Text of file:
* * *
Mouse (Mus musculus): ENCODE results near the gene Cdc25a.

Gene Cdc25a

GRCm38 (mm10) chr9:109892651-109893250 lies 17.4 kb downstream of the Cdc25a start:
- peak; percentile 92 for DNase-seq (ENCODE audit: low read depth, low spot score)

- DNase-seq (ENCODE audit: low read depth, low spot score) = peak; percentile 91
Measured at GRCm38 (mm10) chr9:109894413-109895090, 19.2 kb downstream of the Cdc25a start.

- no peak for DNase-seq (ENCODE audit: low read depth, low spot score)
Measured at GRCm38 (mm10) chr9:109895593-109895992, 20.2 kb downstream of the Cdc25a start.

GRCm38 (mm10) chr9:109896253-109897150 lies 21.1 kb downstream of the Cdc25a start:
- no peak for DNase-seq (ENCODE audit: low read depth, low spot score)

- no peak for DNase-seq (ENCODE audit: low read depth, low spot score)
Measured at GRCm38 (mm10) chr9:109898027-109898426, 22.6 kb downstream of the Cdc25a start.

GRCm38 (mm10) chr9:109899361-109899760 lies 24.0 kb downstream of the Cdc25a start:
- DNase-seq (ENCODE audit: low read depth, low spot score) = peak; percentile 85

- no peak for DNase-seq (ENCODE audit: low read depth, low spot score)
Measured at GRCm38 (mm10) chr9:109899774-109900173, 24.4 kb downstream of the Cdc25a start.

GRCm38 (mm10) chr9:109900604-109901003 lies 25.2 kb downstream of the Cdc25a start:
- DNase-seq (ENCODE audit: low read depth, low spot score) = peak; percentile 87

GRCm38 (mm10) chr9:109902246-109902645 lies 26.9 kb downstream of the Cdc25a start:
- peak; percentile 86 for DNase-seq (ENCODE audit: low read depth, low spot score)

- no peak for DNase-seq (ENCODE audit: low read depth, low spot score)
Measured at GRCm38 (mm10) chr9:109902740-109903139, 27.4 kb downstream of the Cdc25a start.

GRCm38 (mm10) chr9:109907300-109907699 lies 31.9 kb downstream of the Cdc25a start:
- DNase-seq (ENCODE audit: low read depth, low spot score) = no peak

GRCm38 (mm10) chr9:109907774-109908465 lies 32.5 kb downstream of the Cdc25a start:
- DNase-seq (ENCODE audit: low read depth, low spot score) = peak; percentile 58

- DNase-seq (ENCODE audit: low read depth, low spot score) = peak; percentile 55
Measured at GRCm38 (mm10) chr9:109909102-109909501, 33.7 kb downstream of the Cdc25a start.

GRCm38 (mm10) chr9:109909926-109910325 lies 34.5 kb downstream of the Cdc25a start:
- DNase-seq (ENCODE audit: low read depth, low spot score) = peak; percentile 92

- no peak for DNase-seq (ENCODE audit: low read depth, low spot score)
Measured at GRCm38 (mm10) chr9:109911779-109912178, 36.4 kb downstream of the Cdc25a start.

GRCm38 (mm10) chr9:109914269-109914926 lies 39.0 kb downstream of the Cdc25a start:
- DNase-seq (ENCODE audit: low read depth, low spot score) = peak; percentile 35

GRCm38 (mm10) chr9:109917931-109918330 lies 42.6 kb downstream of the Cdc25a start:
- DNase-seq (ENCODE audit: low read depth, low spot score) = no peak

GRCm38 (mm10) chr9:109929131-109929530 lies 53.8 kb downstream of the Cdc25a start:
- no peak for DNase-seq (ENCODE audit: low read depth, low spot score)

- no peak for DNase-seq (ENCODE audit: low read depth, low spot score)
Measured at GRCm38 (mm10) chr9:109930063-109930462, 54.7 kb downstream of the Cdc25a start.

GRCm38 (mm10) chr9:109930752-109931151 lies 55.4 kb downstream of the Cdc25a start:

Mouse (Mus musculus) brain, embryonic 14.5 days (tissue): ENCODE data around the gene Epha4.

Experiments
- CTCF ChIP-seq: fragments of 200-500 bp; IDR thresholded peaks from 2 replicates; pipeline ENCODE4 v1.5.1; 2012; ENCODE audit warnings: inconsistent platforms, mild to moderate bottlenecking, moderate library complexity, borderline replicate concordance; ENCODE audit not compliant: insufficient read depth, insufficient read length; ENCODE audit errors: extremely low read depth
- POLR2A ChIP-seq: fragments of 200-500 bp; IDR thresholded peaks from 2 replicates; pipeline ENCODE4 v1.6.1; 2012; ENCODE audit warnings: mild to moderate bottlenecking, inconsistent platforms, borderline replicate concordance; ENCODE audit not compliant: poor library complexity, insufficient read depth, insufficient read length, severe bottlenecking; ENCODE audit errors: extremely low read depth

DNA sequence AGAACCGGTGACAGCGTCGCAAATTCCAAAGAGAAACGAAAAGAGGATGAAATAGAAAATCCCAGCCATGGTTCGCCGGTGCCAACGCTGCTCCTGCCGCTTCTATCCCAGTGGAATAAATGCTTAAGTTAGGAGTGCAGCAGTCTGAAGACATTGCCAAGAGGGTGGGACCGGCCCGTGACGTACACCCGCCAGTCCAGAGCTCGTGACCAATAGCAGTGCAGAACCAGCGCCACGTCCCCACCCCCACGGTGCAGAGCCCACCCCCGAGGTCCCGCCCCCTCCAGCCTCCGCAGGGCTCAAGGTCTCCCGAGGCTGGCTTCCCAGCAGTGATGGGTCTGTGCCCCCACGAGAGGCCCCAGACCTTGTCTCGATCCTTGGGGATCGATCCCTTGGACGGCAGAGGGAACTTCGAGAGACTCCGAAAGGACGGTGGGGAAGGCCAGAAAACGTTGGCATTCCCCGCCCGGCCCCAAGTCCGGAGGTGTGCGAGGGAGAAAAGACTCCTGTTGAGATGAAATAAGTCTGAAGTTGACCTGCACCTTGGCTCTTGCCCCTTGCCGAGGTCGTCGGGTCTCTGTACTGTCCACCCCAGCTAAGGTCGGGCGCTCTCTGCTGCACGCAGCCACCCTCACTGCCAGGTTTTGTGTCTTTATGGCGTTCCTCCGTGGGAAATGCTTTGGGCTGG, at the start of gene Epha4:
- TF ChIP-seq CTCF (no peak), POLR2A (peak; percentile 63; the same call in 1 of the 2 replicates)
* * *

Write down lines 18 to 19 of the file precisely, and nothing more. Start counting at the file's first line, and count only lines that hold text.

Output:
- DNase-seq (ENCODE audit: low read depth, low spot score) = peak; percentile 87

GRCm38 (mm10) chr9:109902246-109902645 lies 26.9 kb downstream of the Cdc25a start: